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The Blueprint

Who owns the ocean?

Who owns the ocean?

  • The ocean supports 13 industries, including fishing, shipping, and communications
  • These industries are reliant on health ecosystems and ocean resources (space, water, fish, minerals)

About two thirds of the world’s oceans lie beyond the jurisdiction of any single country. But if so much of the oceans lies outside national boundaries, who will safeguard it? To answer this question, the Biodiversity Beyond National Jurisdiction (BBNJ) treaty on the conservation and sustainable use of marine biological diversity in the high seas was adopted last June.

Navigating this unchartered territory requires careful consideration and the BBNJ treaty will have implications for shipping, fishing, deep-seabed mining and submarine cable sectors (ICPC). Last week, we looked at the complex relationship between conflict and security of subsea infrastructure. We also need to consider how human activities can affect biodiversity. Existing international law under the United Nations Convention on the Law of the Sea (UNCLOS) grants states the freedom to lay subsea cables, a vital component of our modern economy (NUS).

However, these are often installed by private companies operating outside the control of any single nation. To date, progress towards the treaty entering into force has been slow, with just two ratifications from Palau and Chile – far from the 60 ratifications needed. How can we ensure the continued development of crucial infrastructure like subsea cables while safeguarding the fragile ecosystems on which all life depends?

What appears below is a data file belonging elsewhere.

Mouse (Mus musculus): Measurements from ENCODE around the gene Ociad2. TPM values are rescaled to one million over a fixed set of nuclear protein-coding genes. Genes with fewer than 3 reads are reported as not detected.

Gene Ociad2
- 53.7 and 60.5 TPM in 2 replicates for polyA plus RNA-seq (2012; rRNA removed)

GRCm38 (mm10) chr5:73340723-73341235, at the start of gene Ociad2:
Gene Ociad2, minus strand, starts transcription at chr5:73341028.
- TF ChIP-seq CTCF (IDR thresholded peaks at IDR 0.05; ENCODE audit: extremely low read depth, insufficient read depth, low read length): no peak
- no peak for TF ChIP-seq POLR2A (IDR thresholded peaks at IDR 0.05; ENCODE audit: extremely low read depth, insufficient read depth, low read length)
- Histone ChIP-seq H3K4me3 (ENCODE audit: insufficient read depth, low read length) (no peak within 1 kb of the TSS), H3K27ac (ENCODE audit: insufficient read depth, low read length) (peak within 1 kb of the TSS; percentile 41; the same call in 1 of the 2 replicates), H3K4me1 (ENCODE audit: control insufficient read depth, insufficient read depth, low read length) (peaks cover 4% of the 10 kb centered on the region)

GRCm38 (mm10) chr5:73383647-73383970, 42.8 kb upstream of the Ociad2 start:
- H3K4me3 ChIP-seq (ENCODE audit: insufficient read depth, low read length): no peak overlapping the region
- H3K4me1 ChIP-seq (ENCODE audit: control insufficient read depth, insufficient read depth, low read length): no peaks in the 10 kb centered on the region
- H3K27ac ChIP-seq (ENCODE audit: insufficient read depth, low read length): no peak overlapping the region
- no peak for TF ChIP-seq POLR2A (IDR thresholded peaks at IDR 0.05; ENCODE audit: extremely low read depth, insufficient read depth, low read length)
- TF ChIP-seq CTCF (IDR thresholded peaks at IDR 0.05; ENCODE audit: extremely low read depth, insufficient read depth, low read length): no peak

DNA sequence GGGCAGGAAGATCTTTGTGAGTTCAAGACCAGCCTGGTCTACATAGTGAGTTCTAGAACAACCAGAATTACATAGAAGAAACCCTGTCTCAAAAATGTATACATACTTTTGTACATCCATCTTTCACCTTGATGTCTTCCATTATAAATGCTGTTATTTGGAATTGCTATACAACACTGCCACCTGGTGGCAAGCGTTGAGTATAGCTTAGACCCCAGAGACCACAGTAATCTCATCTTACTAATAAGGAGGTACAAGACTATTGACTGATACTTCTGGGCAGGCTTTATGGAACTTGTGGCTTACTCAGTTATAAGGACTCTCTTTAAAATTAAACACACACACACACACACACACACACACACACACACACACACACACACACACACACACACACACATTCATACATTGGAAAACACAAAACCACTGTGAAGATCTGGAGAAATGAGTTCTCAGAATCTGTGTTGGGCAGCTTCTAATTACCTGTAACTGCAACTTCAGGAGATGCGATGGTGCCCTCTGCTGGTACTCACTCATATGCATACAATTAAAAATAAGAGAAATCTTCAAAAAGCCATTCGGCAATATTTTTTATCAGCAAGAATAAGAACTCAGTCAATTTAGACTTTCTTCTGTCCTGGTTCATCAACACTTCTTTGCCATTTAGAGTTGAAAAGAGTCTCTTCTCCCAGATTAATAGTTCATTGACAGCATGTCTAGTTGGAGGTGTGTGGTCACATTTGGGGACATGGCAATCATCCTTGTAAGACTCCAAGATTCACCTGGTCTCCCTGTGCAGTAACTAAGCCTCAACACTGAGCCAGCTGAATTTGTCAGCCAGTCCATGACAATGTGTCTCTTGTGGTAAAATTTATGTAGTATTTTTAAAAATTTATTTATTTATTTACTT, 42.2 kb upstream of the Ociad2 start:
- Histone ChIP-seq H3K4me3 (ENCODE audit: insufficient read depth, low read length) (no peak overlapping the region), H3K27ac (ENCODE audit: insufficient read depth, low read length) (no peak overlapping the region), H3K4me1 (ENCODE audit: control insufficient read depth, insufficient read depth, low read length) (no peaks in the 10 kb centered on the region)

Photo source: Kristina Gjerde et al., High Seas Alliance, Inside Climate News

The BBNJ is a step towards the global goal of protecting at least 30% of the ocean. Scientists have identified several key areas for protection, including the Saya de Malha bank – famous for housing the world’s largest seagrass meadow which plays a key role in absorbing carbon emissions.

Photos: (Left) Global Fishing Activity. Photo from Global Fishing Watch.

(Right) Global shipping routes. Photo from

Singapore was among the first countries to sign the Marine Biodiversity of Areas Beyond National Jurisdiction (BBNJ) Agreement in New York on 20 September 2023. Home to the world’s second-largest port and the largest transhipment hub, Singapore is strategically located at the crossroads of trade routes linking Europe, the United States and Australia, handling about one-fifth of the world’s container transhipment traffic. To minimise disturbance to biodiversity, International Maritime Organisation (IMO) Member Governments like Singapore are obliged to ensure that ships flying their flag comply with rules on areas to be avoided to keep shipping away from areas at risk of damage from international shipping activities such as the Great Barrier Reef and whales’ breeding grounds.

Looking forward

What does sustainable use of our ocean look like in the midst of growing consumption and depleting resources? The BBNJ provides a legally binding instrument to facilitate area-based management, environmental impact assessment and screening of activities in the high seas. This sets the foundation for achieving the four goals (conservation & restoration, sustainable use, benefit sharing and means of implementation) of the Kunming-Montreal Global Biodiversity Framework. At PCM, our ESG analysis identifies well-positioned companies that contribute to a sustainable blue economy; ones that are transitioning to a low-carbon and circular economy in nature-positive ways.

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